They immediately linked this to climate change, the reason being is that now the ice has melted the Gray whales can now swim to the Med.

    Never before have I heard such twisted logic to support a theory. If there has been no whales for a few hundred years, and the only way the whales can get to the Mediterranean is if ice has melted, then, logically, it was as warm or warmer 100′s of years ago as it is now, ergo : the climate hasn’t changed.

    I suppose an international ban on whaling wouldn’t have anything to do with the re-appearance of whales, would it? You’d think the greenies would celebrate that whales have spread again, rather than take it as an omen of planetary death.

  26. Sam Norton says:

    Readers here might be interested in something I’ve written, drawing a parallel between Luther and McIntyre, and defending the right of outsiders to investigate climate science: http://elizaphanian.blogspot.com/2010/05/time-for-reformation-of-science.html

    “The issue is whether the current practice of peer-review is sufficient for establishing truth, or whether, in this particular case as an exemplar, the process of peer-review has been corrupted, allowing vested interests to control the flow of funding and research. In other words, in just the same way as the medieval church preserved the rhetoric of Christianity whilst collapsing into corruption and turning salvation into a cash-cow, is the scientific establishment now colluding in the covering up of malpractice in order to keep the lines of funding open?”

  27. @Stirling English (thumb up)
    @jorgekafkazar (thumb down)

    Conflict of interest is a matter of ethics not a judiciary issue if the activities it invokes are within the framework of the Law. Period.

    Regards

    P.S. Every child knows the UN is replete with crookism, nepotism, cronyism, intelligence agency-ism, and so on. IPCC is not THE exception, it is downright PROOF (material evidence). Why to wonder the Sun sets on the West? :(

  28. jack morrow says:

    Lots of the US Senators and Congressmen are up to their neck in these carbon schemes and other similar things too. How do so many of them start out moderately well off and retire super rich? It’s time to clean house. Where are the Nathan Hales and Thomas Paines? Alas.

  29. Enneagram says:

    Can´t help seeing a DOBERMAN!

  30. Henry chance says:

    Pachuri is just another scamster. If his “pretend science” held up on it’s own, he wouldn’t need social networking to protect his interests. He uses his name to sell soft porn. He sure isn’t Mother Theresa and he isn’t doing a single thing selflessly.
    One reason many are slow to turn their back on him is they will be ashamed and embarassed.

  31. MostlyHarmless says:

    I’ve considered nominating the last IPCC report for the UK’s Booker Prize, a contemporary fiction award, but I’ve now been told there are at LEAST three facts in it. Also it has more than one author, but perhaps the judging panel will stretch a point for an important work with TWO authors?

  32. Anthony Hanwell says:

    Dear Mr Huhne, congratulations on your cabinet appointment. I understand that you are an ardent believer in the theory of man made global warming. Now that you are in a position to take major expenditure decisions on behalf of the electorate, more than half of whom do not share your belief, can I ask you to at least study the many criticisms of AGW currently on the blogosphere. The main stream media have swallowed AGW whole and are not doing their questioning job properly.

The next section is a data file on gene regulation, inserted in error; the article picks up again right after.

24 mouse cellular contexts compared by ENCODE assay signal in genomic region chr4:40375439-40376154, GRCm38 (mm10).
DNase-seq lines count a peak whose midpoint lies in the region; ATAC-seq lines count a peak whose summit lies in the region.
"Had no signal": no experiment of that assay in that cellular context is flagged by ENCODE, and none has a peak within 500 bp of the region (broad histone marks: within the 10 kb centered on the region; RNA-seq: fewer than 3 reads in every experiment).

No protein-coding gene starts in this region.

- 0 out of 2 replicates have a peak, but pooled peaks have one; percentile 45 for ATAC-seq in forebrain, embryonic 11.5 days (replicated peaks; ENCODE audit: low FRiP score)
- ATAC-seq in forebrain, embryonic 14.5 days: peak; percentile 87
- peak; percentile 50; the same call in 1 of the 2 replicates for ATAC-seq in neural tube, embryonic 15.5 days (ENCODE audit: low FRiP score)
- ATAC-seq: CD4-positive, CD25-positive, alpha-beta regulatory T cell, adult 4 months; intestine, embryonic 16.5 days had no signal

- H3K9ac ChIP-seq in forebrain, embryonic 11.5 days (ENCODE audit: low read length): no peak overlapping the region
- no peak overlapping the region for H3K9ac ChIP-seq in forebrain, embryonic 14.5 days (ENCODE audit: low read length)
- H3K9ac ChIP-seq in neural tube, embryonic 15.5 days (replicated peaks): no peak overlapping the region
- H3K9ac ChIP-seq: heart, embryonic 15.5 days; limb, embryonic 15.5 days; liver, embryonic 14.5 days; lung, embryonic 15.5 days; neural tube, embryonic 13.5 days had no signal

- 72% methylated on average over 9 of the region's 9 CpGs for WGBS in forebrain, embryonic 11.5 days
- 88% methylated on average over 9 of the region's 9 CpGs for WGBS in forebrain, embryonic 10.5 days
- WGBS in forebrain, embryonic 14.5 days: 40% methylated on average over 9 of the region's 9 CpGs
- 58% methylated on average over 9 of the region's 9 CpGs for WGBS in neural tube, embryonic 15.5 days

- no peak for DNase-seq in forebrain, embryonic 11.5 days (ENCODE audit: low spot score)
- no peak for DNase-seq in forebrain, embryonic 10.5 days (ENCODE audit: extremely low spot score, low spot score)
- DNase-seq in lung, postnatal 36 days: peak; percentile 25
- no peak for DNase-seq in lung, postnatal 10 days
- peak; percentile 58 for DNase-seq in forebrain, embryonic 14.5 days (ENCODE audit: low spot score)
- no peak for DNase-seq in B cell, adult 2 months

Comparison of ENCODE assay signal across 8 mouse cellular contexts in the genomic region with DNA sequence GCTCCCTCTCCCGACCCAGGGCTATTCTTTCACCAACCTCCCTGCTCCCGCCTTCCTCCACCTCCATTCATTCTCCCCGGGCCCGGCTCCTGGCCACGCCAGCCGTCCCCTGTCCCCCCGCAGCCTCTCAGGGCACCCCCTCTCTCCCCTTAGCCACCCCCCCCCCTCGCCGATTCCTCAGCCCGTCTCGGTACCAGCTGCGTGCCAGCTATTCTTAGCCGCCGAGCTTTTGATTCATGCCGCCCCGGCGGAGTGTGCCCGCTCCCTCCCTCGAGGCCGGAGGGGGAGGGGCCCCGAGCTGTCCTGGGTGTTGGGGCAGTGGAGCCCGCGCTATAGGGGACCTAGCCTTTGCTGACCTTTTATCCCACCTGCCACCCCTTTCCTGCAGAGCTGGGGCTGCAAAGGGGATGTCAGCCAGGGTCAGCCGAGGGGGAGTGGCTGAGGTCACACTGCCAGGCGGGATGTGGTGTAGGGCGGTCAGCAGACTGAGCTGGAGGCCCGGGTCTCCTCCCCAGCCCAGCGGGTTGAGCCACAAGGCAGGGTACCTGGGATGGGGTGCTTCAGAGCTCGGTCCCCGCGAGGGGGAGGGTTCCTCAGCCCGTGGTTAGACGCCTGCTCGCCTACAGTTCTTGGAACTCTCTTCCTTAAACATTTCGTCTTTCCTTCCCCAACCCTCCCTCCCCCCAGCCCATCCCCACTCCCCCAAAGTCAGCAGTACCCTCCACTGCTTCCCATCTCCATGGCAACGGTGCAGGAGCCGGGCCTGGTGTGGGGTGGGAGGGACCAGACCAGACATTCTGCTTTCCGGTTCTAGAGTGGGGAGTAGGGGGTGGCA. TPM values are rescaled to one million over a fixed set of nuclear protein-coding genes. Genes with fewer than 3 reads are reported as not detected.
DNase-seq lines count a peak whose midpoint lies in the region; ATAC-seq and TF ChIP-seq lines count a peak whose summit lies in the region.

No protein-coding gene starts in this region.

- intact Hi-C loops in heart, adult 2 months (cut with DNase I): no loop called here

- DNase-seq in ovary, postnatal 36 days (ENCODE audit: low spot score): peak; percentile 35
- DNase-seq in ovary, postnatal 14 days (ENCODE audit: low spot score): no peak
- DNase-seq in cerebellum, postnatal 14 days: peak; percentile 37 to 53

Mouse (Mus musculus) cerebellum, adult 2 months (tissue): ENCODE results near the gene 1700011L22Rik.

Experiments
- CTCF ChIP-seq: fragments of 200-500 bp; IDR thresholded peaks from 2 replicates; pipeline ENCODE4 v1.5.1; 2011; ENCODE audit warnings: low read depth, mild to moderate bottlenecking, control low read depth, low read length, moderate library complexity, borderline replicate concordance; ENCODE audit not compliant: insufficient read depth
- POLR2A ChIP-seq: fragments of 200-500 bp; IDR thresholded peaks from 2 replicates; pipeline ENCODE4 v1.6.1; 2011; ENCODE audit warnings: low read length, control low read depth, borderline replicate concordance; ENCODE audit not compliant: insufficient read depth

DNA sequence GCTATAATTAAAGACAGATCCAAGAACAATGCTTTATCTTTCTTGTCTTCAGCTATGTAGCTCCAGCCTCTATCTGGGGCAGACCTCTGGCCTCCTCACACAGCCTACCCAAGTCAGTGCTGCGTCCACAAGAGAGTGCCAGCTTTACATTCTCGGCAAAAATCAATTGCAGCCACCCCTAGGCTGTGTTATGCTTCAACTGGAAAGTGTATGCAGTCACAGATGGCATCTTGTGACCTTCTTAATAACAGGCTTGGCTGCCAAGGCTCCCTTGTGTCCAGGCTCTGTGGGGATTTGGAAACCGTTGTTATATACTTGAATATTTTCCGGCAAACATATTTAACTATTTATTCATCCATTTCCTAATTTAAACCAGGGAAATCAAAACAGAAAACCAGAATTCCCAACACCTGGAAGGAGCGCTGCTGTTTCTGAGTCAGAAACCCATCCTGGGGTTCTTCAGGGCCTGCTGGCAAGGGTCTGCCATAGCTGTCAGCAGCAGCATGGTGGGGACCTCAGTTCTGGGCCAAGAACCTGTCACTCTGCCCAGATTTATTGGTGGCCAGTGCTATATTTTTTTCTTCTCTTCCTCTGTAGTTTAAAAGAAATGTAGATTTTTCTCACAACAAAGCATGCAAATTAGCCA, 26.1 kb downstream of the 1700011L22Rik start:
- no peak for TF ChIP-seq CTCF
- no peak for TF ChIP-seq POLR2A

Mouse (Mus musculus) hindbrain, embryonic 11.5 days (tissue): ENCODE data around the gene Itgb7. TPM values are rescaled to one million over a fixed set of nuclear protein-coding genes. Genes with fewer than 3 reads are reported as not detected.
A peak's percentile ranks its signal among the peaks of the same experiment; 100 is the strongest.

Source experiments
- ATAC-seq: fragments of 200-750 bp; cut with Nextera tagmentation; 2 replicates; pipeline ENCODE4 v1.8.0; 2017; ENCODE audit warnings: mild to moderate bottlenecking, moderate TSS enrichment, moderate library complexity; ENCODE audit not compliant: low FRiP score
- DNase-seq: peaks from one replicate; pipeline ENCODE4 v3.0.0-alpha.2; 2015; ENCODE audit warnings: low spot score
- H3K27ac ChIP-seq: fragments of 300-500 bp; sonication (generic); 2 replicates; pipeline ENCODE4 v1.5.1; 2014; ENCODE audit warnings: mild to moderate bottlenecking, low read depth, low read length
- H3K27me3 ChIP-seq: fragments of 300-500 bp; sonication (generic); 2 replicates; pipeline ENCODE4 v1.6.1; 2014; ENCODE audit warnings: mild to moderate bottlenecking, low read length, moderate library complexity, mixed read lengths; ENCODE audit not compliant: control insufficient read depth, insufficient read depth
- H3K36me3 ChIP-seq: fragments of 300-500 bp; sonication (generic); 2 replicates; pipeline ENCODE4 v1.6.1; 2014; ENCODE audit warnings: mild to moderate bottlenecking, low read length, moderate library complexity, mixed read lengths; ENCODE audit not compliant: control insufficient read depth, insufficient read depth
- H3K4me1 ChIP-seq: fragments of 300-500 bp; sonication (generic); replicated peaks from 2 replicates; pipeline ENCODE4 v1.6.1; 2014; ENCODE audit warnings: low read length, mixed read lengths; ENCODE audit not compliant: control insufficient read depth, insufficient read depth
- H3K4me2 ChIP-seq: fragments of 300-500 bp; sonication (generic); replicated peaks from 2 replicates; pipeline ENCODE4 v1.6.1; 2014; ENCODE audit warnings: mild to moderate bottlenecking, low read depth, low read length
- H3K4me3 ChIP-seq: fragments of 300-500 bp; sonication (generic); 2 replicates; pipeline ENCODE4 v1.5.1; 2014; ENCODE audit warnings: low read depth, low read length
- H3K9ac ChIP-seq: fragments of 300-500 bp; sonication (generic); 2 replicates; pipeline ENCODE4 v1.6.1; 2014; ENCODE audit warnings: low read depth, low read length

Many of us believe in conserving the Earth’s resources,in recycling and in energy conservation but do not believe that man understands, never mind can control, the climate. It behoves you to study carefully that this so called “settled science” is fully credible before you commit our limited financial resources to a costly climate control policy.

  33. eholmana@ya says:

    Insider trading is not illegal, it just requires certain timing and disclosures.

  34. Max Hugoson says:

    To the comment that the SPPI paper seems like a “blogger’s rant”: No, this is disinformation at it’s best.

    It is well written, has vitually NO inflamatory language, and has references and sources for everything in it.

    If you want RANTS, see http://www.realclimate.org

    Max

  35. Stirling English says:

    @jorgekafkazar

    I have no personal views about Ambler whatsoever. Until this morning I had never heard of him, nor of his institute. I neither like nor dislike him as an individual. I know nothing about him.

    All I did was to read his article, and give my view of it. I was very disappointed with the quality of what I found.

    As one who often writes and occasionally commissions, professional reports, this one is a long way from cutting the mustard. The subject would be far better served by a less emotional, calmer and more evidence-led treatment.

    I recall a respected colleague’s criticism of one of my early and over-emotional attempts…’You are trying to present a rational and persuasive rationale for a particular and difficult course of action. You should not treat it like an argument in the Saloon Bar after too many bevvies’

    Sadly it seems that Ambler has not yet learnt this lesson. Perhaps he is not alone.